Really great blog post by Tom Murphy, who argues that the economics profession is probably mostly deluded when it comes to the assumption that economic growth can continue indefinitely. Reads well, too, because it comes in the form of a dialogue between him (a physicist) and an economist. Main point: there are certainly physical constraints on the possibilities for economic growth, so long as human beings remain here on earth. Energy is limited, and the more energy we consume the more heat we generate. Efficiency also has theoretical limits. What's the end result? The best we can possibly do, in the long run, is converge to a steady state economy--one in which energy consumption and GDP are fixed, and the only chance for "growth" is simply in improving the quality of life that remains for those of us still on this planet.
In my opinion, the convergence to such a steady state may not be pretty. It will be a huge test of our morality when the world's population exceeds a readily sustainable level. I'm thinking wars and eugenics haven't seen their last days. But maybe I'm too cynical.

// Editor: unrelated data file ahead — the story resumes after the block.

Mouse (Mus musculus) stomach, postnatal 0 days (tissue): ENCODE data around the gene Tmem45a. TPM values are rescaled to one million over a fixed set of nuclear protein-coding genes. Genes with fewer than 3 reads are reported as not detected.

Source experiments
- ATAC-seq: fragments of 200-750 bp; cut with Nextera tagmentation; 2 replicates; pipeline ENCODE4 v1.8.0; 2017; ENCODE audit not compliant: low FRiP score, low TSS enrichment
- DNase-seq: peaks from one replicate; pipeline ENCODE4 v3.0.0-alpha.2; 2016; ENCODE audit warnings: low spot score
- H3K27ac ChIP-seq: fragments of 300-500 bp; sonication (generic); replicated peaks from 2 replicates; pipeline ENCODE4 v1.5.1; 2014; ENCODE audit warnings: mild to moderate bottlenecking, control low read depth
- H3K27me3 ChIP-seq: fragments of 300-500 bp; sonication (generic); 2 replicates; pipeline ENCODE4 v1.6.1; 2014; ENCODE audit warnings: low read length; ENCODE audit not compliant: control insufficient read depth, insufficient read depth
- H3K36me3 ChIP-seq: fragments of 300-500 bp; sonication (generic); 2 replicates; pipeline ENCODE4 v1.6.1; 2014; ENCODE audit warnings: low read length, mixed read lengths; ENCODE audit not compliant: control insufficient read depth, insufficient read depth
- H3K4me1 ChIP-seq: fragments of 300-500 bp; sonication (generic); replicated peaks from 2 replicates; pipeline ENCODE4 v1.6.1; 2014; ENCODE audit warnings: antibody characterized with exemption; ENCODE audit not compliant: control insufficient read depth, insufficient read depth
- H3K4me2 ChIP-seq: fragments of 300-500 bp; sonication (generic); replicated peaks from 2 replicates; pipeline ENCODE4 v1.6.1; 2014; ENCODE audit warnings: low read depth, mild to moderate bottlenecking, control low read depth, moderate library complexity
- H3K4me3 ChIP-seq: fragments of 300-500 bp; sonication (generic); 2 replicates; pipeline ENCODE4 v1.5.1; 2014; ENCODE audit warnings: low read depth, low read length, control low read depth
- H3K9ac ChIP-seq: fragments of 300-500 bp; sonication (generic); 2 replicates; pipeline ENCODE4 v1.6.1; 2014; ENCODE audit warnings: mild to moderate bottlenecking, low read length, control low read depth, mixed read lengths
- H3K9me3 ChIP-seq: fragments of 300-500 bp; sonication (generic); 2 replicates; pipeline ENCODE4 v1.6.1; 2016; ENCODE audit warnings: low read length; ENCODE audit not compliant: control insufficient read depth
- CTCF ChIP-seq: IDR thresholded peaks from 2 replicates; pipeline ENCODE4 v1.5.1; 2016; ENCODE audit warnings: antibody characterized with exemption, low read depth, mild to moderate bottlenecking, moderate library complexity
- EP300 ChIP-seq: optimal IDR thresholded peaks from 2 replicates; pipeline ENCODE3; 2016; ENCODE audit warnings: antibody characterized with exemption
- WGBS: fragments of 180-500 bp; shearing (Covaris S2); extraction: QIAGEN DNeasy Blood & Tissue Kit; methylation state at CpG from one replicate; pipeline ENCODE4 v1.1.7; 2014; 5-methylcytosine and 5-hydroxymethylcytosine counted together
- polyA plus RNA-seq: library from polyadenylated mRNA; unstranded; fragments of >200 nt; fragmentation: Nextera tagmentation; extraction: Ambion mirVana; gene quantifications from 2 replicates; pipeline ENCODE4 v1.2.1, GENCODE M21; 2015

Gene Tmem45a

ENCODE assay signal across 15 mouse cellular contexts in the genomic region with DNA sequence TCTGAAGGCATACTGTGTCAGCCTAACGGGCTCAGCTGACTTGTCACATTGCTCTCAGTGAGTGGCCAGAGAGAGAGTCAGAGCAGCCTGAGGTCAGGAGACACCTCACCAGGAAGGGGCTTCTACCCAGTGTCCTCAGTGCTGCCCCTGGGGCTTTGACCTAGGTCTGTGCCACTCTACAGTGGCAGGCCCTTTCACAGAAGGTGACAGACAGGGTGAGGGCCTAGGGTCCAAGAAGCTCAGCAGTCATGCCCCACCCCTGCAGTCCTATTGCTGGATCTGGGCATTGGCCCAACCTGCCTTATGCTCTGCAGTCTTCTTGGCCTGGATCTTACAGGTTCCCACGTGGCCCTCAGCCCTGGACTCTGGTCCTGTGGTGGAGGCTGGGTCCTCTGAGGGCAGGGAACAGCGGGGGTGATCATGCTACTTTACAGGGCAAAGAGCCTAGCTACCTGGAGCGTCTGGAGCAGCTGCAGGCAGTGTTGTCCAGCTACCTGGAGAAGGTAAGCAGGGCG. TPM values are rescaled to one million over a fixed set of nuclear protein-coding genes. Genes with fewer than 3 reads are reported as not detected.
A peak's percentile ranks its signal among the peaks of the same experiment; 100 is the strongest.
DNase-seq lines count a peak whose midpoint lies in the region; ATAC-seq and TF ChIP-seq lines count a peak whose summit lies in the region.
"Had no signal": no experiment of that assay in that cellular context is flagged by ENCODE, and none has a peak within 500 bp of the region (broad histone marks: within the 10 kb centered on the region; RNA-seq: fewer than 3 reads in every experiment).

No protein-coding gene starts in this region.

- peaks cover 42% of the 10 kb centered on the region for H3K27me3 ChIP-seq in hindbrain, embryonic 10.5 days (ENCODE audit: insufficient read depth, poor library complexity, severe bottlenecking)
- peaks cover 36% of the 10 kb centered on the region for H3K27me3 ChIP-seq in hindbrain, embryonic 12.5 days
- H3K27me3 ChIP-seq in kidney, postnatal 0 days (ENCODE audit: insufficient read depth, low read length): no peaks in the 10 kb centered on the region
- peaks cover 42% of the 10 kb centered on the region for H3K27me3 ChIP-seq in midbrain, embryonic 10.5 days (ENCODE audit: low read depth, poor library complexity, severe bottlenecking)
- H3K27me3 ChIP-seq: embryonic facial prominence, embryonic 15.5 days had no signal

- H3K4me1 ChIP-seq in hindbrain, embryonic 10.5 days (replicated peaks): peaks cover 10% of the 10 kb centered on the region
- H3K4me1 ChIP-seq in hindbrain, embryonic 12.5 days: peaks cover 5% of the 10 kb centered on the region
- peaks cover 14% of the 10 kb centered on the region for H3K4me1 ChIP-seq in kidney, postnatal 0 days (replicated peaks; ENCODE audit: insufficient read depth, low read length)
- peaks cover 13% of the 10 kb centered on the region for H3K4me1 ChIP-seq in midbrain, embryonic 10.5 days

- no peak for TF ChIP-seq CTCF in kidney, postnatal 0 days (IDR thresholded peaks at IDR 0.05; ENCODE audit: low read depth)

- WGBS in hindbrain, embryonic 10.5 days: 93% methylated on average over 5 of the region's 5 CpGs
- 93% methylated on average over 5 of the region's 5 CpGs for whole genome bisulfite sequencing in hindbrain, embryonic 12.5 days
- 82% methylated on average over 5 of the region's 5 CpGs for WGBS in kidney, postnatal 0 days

I agree with Tom's major point, and I think economists are wrong to be unaware of the physics. But I do have two ideas I want to throw out there. One is a question: what means do we have of calculating the natural equilibrium between population size and consumption, scarcity, and overall well-being? I claim that the only real "computer" we have for this is the "catallaxy," as Hayek liked to call it. In other words, the global free market--regulated by property rights and negotiated through individual transactions. The main point is that this global system of organization has a mechanism of adapting to new or undiscovered information, and I think it's probably the only way we have of making the overwhelming set of calculations necessary to ensure humans can still live peacefully on this planet.
Second, I just want to say that, as silly as it can sound, I'm optimistic about space travel. Seriously. And I imagine that one day in the future when we start to truly feel the squeeze on our ability to consume, some scientists might just feel desperate enough to make space travel a more feasible idea. But I admit, optimism can't buy bread.